What do you Watch?


This shouldn't have to be said, but there is a crazy amount of shows on Netflix and other networks such as USA, HBO, and Hulu that contain plenty of violence and nudity. These should force the Christian to think long and hard about what we are watching, right? The eyes are the lamp of the body (Matt. 6:33). Christians are meant to have their minds transformed in order to be more like God (Rom. 12:1-2). But, has what we watch gotten a little... out of hand? CNBC has an article from the Summer of 2018 that says Americans watch 10 hours of Netflix each week and 5 hours of Amazon/Hulu. On the college campus, my opinion is that those figures come close to doubling. I know students that, if they aren't in class, are glued to a Netflix series. Last year, Netflix poured $8 Billion into making sure that America watched more of its shows.1 So whether Christians take it seriously or not, there are people who are actively seeking to influence what our eyes see; and in my experience, Christians watch the same shows that the non-Christians watch. I know it sounds grouchy, like the old guy in the back pew eyeing the "kids these days," but are we really meant to be watching these shows? What is our litmus test as Christians are to what we are/are not meant to watch?


If I know anything about American Christians, I'm already on thin ice here. So, let's take a deep breath. Don't consign me to "hyper-spiritual-guy-who-is-a-little-strange" quite yet. If the Bible is the Christians complete guide to godliness (2 Timothy 3:16-17), then it's what he says that's important. Not me. His. Moving forward, A verse connected to the believer's holiness is Lev. 20:26: "You shall be holy to me, for I the Lord am holy and have separated you from the peoples, that you should be mine." As Christians, we are to be holy as God is holy. The Old Testament Prophet Habakkuk serves as an example. God says he's going to judge Israel and Habakkuk isn't happy about it. He argues with God not to judge Israel (by the way, God was going to judge Israel by allowing a foreign nation to conquer it, an unholy nation! The height of insult!) The irony of Habakkuk is that God is actually more concerned with the holiness of his people than the other nations.. In fact, one major function of the prophets as a whole was to call the people of God back to God's promise to Moses and the verse referenced above.2 They wanted the people to remember what God had done in the Exodus and repent to love and know God once more.3 Front and center of God's relationship to his people is that the people are to be like God and display his image to the world by being separate and holy.4 What God loves and does we are to love and do, and vice versa; or at least, it's supposed to be that way.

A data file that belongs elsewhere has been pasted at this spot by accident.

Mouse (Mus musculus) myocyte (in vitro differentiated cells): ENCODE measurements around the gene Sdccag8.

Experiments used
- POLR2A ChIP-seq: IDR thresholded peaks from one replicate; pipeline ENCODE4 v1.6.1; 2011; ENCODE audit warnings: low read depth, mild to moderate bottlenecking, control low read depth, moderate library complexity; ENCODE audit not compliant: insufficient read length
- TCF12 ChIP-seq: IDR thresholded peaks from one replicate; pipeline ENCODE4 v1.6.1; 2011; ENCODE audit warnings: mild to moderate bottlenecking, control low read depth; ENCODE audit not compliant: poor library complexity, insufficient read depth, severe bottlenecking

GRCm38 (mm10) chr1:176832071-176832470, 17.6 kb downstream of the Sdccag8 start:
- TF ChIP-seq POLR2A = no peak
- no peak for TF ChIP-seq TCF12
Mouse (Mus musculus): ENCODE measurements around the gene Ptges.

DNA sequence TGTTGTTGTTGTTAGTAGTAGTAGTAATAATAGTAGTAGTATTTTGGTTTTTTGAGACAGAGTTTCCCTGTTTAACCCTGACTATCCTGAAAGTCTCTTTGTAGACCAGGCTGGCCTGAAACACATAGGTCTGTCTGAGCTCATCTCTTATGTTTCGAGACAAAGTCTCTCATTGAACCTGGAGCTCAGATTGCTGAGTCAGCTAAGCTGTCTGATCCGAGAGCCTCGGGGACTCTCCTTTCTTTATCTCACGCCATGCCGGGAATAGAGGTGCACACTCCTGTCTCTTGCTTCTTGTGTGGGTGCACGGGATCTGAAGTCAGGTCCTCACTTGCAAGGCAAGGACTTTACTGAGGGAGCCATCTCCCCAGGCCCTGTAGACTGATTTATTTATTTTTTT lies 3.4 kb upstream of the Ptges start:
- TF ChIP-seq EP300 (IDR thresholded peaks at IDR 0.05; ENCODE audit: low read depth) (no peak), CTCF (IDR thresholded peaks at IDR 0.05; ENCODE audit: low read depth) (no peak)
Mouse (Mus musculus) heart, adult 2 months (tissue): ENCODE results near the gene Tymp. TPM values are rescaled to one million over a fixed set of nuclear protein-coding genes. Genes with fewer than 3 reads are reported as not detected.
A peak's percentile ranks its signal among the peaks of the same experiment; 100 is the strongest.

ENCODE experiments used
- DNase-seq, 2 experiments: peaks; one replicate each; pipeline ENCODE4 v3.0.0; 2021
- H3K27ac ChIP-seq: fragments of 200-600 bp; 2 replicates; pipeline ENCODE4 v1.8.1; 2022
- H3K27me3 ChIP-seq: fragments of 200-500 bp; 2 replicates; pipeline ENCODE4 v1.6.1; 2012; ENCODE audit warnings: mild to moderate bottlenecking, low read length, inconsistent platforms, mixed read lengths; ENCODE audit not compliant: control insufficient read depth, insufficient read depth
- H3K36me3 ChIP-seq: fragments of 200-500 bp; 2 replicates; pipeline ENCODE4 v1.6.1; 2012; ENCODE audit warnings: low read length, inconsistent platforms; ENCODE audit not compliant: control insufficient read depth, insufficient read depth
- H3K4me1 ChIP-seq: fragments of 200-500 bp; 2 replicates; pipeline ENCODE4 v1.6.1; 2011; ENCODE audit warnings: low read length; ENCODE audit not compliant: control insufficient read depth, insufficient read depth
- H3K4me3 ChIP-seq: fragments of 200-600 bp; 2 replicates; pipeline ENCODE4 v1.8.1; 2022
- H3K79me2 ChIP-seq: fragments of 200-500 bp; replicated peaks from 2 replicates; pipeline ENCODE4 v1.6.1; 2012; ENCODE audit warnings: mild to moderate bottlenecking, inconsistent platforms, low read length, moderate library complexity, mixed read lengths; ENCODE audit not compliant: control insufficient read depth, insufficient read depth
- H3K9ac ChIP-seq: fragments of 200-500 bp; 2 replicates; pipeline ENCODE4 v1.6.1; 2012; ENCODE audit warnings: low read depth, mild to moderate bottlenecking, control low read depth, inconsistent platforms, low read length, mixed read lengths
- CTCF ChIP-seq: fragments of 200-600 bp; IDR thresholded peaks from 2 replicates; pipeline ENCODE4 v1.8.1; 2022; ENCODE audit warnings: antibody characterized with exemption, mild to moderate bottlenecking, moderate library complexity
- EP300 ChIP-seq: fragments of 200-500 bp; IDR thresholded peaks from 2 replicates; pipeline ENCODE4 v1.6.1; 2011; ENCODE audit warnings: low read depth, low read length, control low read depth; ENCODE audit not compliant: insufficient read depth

This should be obvious, but if God cannot look at evil, Christians shouldn't either. "Well Josh," one might say, "we're in a world of evil - what am I supposed to do? Close my eyes all the time?" Glad you asked. Here's what it doesn't mean: It doesn't mean that we move out of town, into the deep woods, smash our cellphones on rocks, and tear down the wifi towers like idols. We know this from Christ. Jesus doesn't want his disciples to leave the world, but to obey him while in it (John 17:15). Paul echoes Christ and tells us that Christians are meant to obey God and mirror him in this world. Here, they are meant to be consumed with pure and godly things (Phil. 4:8).